Annnnnnd…another Canadian polar bear subpopulation is increasing

Posted on May 31, 2020 |

In case you missed it buried in the details of my rebuttal two weeks ago about Facebook labeling a short PragerU polar bear video as “false information”, in his review of the video (18 May 2020) Canadian polar bear biologist Ian Stirling revealed that a recent survey of M’Clintock Channel polar bears documented a population increase. The problem is we have no scientific details about the survey – apparently completed four years ago, in 2016 – because the final report has not been made public (COSEWIC 2018, pp. 42-43; Crockford 2020).

bear-on-snowbank_Radstock_Stirling

Stirling stated in the review:

“…a couple [subpopulations] are doing OK, such as Foxe Basin and Davis Straight, and one seems to be increasing (M’Clintock Channel).

This good news about M’Clintock Channel is not a huge surprise: in 2019, the Polar Bear Specialist Goup assessed the M’Clintock Channel population in 2019 as ‘very likely increased’ since the previous estimate calculated in 2006 (Taylor et al. 2006) but without any recent publication cited to support that determination.

Taylor et al. 2006 M'Clintock Channel polar bears fig 1

Clearly, the revised status of M’Clintock Channel polar bears has been known within the polar bear research community since at least September 2019 (when the PBSG status table was publish online) but the report has been withheld from the public and the rest of the scientific community. Despite the good news and with all due respect to lead researcher Markus Dyck, polar bear population estimates are infrequent enough without it taking more than four years to complete a report.

NOTE: See previous post here Global polar bear population larger than previous thought – almost 30,000

(discusses the polar bear subpopulation estimates that were not
included in the 2015 IUCN Red List assessment because they had not yet
been published, which will now have to be adjusted to include the
M’Clintock Channel numbers, whenever those are made public)

References

Crockford, S.J. 2020. State of the Polar Bear Report 2019. Global Warming Policy Foundation Report 39, London. PDF here.

COSEWIC. 2018. COSEWIC assessment and status report on the Polar Bear Ursus maritimus in Canada. Committee on the Status of Endangered Wildlife in Canada. Ottawa. PDF here.

Taylor, M.K., Laake, J., McLoughlin, P.D., Cluff, H.D., and Messier, F. 2006. Demography parameters and harvest-explicit population viability analysis for polar bears in M’Clintock Channel, Nunavut, Canada. Journal of Wildlife Management 70:1667-1673. http://onlinelibrary.wiley.com/doi/10.2193/0022-541X%282006%2970%5B1667:DPAHPV%5D2.0.CO;2/abstract

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70 thoughts on “Annnnnnd…another Canadian polar bear subpopulation is increasing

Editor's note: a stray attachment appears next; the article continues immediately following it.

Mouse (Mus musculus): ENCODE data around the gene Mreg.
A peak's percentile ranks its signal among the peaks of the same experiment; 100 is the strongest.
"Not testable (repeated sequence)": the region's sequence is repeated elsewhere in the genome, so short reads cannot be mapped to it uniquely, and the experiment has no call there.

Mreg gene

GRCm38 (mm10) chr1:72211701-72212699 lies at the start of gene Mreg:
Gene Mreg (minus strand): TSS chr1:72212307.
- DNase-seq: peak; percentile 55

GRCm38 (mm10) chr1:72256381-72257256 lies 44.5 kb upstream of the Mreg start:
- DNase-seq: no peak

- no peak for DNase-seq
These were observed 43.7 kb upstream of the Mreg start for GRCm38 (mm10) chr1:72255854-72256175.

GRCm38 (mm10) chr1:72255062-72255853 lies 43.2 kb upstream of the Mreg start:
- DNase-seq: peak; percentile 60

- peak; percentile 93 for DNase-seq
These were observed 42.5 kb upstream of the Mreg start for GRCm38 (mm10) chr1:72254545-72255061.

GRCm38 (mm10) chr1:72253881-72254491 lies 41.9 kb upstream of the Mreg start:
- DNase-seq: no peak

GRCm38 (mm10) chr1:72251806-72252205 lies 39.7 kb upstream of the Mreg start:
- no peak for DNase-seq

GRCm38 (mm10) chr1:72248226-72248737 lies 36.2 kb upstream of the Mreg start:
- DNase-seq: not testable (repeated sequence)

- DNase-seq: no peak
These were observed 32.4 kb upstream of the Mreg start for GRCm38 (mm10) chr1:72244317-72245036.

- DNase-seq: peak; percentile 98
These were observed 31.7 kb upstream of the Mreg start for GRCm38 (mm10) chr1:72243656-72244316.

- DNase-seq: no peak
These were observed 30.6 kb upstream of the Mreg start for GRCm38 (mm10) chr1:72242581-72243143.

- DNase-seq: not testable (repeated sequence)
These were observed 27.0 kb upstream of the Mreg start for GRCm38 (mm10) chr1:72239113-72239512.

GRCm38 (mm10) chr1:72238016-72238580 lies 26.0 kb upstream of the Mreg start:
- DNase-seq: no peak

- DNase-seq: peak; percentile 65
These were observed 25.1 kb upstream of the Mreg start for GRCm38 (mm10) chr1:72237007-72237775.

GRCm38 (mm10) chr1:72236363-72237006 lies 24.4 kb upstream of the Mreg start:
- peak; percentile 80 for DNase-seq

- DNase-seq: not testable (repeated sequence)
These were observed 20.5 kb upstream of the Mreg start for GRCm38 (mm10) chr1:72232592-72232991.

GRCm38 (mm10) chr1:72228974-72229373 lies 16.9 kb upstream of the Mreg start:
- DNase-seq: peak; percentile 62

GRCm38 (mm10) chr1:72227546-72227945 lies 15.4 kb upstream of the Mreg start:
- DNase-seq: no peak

1. What’s the old saying “Bad news circles the globe while good news is getting it’s shoes on” Always.

    • What about the seals? This is not good news for them. It was only 13000 years ago that all of Canada was under a massive ice pack….the mega fauna were about to have a very bad day….what happened to the bears then?

  2. Maybe it takes 4+ years to publish the results ‘cos the Polar Bears ate the results.
    Maybe they ate the researcher as well.

    • That’s what it is Oldseadog, they finished eating all of the penguins and now have turned on the people.

      • It’s just the balance of nature; as polar bear population increases, polar bear field researcher population decreases.

  3. From the link:

    “despite the dramatic loss of summer sea ice since 2007 that we hear about endlessly.”

    There has been no dramatic loss of summer sea ice since 2007. In fact, there’s a slight increase which, I suspect will manifest itself even more this September.

    • https://www.nasa.gov/topics/earth/features/earth20100218.html

      Note the publication date: Feb. 2010

      PASADENA, Calif. – In 2007, the Arctic lost a massive amount of thick, multiyear sea ice, contributing to that year’s record-low extent of Arctic sea ice. A new NASA-led study has found that the record loss that year was due in part to the absence of “ice arches,” naturally-forming, curved ice structures that span the openings between two land points. These arches block sea ice from being pushed by winds or currents through narrow passages and out of the Arctic basin.

    • I didn’t cherry pick. I used the 2007 date from the link, but then comprehension skills aren’t your strong point are they?

      • That is the very definition of cherry pick.

        Cherry picking is the act of pointing at individual cases or data that seem to confirm a particular position, while ignoring a significant portion of related cases or data that may contradict that position.

        The trend line clearly slows a decline.

        • My my, you’re having a very bad “comprehension” day today aren’t you?

          I didn’t write ” the dramatic loss of summer sea ice since 2007″, I responded to it and refuted it, so pretty much exactly the opposite of a cherry pick.

          I would say you’re also having a pretty bad “deflection” day too, given where you’re posting and the fact that your deflection after you f-kd up on your comprehension is rather obvious to all.

          Hint 1 – summer sea ice

          Hint 2 – 2007